James Seaton has a well-earned reputation as a writer deserving—no, demanding—serious attention. Over the years, his essays about the New Critics, the philosopher George Santayana, the literary critic Lionel Trilling, the Frankfurt School, and the novelist and critic Ralph Ellison have appeared in aAcademic Questions, the Weekly Standard, and Modern Age. His new book, Literary Criticism from Plato to Postmodernism: The Humanistic Alternative, is a defense of literary criticism and of literature itself.
Seaton defends poetry against Plato, who barred poets from his republic because they outrageously stimulated the passions and, like other artists, turned men’s attention away from the ideal, heavenly forms to imitations of imitations. He takes the side, nearly always, of Aristotle, whose ancient wisdom informs “the humanistic tradition in literary criticism…both in its view of literature as a source of insight about human life and in its willingness to judge grand theory by the norms of common sense.” Seaton reads undogmatically and—a rare thing among English professors nowadays—writes not only intelligently but also intelligibly. Not for him the stupefying opacity of a Gayatri Chakravorty Spivak or Judith Butler.1 Although Seaton excoriates Allen Tate for his agrarian and Southern loyalties, he follows Tate’s dictum that “critical style should be as plain as the nose on one’s face.”
Seaton has undertaken the restoration of such literary critics as Edmund Wilson, Irving Babbitt, and Lionel Trilling from the obscurity to which they have been relegated by such collections as the Norton Anthology of Theory and Criticism (2010), now in its second edition (despite widespread rumors that “theory is dead”). Their humanism rested on the conviction that literature provides insights into “how to live” that can never be supplied by philosophy or theory, and that literature is a “criticism of life” in the sense that a good man is a criticism of a bad one. It is informed by a coherence, brightness, and energy that life may but too often does not realize. Seaton’s defense of traditional humanist education against those who disparage literary criticism and the literary canon is a kind of Dunciad without the heroic couplets. (To mention Pope is to acknowledge that we have always had dunces among us, even when there was no system of tenure to keep them in place.) His counterattack shows how such formidable writers as Irving Howe, Ralph Ellison, and Robert Penn Warren shatter the generalizations about “leftist” writers and black writers and Southern writers foisted upon us by postmodernists, multiculturalists, and practitioners of cultural studies.
But Seaton’s defense of criticism is also, like that of Matthew Arnold, a defense of civilization itself. In his famous essay of 1865, “The Function of Criticism at the Present Time,” Arnold went beyond literature to define criticism as “the endeavor, in all branches of knowledge…to see the object as in itself it really is.”2 What Seaton calls “Arnold’s expanded version of literary criticism” espoused the spirit of scientific disinterestedness and rejected the spirit of sectarianism, especially the sectarianism of his own (liberal) party and its rallying cry: “[L]et us organize and combine a party to pursue truth and new thought, let us call it the liberal party, and let us all stick to each other, and back each other up….If one of us speaks well, applaud him; if one of us speaks ill, applaud him too; we are all in the same movement, we are all liberals” (emphasis in original).3 Although Seaton occasionally censures the Victorian Arnold for a (Romantic) overvaluation of literature (for example, as a substitute for religion), he is, like Arnold, “a Liberal, [but] a Liberal tempered by experience, reflection, and renouncement, and… above all, a believer in culture.”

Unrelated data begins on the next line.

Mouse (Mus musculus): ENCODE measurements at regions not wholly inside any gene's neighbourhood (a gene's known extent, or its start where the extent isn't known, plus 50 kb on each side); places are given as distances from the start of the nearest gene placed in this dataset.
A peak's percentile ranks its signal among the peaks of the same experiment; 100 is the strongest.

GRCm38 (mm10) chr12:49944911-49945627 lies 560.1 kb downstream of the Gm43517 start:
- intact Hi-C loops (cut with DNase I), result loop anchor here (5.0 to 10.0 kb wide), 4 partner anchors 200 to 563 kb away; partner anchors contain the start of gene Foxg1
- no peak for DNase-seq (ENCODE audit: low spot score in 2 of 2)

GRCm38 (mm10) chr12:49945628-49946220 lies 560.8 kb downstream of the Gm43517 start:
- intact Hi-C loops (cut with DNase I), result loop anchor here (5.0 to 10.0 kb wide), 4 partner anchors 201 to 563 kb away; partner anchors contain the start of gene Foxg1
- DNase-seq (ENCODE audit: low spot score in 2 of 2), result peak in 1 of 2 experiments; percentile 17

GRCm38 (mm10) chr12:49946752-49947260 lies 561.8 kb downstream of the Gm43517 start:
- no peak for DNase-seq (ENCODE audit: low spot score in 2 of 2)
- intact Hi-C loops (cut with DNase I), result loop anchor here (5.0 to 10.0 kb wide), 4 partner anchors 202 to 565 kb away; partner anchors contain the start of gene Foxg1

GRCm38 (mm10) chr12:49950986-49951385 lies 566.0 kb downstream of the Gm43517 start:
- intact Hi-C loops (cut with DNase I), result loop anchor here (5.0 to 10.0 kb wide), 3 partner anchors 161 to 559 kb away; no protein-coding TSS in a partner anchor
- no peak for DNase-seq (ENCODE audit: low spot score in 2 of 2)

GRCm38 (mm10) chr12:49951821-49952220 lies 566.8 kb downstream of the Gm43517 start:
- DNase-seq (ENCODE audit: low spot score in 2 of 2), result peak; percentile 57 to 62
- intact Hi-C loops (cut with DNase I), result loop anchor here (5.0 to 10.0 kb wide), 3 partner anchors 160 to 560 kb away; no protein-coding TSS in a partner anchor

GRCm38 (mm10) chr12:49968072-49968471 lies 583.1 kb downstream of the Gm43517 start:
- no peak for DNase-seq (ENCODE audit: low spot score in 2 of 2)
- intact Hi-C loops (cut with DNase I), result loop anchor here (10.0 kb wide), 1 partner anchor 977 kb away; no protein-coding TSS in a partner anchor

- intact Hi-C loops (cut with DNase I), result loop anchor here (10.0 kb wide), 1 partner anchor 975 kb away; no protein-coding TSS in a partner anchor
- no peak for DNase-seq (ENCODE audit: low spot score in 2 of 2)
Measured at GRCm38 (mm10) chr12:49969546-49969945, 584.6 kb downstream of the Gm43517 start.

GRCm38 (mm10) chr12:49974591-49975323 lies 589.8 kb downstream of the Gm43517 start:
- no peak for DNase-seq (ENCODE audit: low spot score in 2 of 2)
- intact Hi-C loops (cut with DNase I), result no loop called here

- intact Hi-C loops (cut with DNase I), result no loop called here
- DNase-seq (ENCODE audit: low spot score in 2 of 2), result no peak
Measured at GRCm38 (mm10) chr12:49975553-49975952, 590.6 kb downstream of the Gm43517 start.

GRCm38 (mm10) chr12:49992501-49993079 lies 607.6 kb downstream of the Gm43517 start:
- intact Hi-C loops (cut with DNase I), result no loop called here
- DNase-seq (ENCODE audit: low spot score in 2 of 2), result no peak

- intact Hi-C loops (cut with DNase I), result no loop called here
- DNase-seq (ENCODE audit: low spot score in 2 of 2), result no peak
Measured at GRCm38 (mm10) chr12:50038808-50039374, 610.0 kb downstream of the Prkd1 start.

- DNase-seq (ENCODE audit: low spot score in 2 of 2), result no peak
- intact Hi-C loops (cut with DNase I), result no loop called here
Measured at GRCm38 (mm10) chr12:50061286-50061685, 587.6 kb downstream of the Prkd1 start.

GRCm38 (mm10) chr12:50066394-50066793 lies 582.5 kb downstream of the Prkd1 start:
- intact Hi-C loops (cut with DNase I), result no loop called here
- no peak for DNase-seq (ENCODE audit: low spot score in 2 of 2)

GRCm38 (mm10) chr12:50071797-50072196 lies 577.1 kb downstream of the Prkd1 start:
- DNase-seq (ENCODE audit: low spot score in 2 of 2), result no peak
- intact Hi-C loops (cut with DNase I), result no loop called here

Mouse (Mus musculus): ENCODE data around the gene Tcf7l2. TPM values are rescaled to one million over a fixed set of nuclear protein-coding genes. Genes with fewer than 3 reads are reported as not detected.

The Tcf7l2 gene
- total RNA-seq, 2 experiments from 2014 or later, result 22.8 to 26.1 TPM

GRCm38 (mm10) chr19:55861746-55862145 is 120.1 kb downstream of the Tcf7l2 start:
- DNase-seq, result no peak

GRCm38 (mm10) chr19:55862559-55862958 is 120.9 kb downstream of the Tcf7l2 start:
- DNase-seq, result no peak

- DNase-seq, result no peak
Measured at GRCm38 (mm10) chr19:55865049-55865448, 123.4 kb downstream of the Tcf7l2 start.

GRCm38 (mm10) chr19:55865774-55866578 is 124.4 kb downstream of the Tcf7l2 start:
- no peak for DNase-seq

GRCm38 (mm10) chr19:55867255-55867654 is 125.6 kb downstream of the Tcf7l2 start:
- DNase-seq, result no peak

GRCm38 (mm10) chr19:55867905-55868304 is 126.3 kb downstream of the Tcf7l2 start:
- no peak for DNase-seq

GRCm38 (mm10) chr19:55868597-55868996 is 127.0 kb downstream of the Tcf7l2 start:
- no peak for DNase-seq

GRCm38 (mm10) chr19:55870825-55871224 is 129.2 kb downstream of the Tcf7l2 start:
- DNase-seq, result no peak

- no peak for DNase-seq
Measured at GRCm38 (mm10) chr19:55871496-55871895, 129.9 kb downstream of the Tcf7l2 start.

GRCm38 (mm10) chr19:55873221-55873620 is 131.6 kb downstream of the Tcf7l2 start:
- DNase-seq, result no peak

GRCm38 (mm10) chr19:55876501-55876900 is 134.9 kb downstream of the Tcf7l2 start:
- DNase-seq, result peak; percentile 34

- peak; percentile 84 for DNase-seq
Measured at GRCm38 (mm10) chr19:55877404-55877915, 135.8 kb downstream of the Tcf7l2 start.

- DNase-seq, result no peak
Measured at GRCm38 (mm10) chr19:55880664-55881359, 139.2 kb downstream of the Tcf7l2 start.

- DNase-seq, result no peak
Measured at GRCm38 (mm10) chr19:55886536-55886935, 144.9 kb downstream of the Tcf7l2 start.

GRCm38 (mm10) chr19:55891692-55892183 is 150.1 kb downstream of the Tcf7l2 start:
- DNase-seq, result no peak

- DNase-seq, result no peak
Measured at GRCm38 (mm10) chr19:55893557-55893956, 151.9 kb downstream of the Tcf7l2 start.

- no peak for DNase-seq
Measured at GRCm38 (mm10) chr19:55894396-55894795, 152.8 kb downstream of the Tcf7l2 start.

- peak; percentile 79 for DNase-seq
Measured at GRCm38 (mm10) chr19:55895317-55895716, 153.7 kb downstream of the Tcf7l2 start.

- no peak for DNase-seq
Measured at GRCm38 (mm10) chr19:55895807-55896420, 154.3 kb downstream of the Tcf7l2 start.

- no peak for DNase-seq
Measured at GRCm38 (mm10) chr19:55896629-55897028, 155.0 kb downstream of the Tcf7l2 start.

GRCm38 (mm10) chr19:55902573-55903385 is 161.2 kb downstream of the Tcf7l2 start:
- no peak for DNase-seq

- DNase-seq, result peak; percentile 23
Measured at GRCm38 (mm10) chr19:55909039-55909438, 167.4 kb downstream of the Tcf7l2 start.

Unlike many of his favorite targets—professors of literature who hate literature and prefer Derrida to Dickens, theorists who write in a repellent pseudo-jargon meant to suggest the profundities of a physics lab, and postmodernists who hold that nothing can be certain except their own certainty that nothing is certain—Seaton is lucid and precise. He understands the capacity of literature to elevate and refine, but also to degrade and coarsen. He knows things—about literature, history, the Greek and Roman classics—that most of his colleagues have long forgotten, or never knew. He challenges “an academic climate of opinion that is based on the impossible union of generalized epistemological skepticism with moral and political certainty.”
That certainty is “progressive,” if a tenacious clinging to the antiquated, exploded, and blood-spattered dogmas of Marxism can be progressive. Apparently nobody can teach courses in cultural studies, for example, who does not believe in “the radical transformation of capitalist society”—in the direction of socialism. Also required of cultural studies practitioners is a belief in the undesirability of America’s “national heterosexuality,” “male dominance,” and “heteronormativity,” whose narrow-minded “judgmentalism” sees to it that “promiscuity [among “boy-lovers”] is so heavily stigmatized.” The job of cultural studies is not to analyze and evaluate literary works so much as to speak up for “the community of men who love underaged youth.” (One wonders in which undiscovered holes and corners of America these reactionary devotees of “heteronormativity” reside.)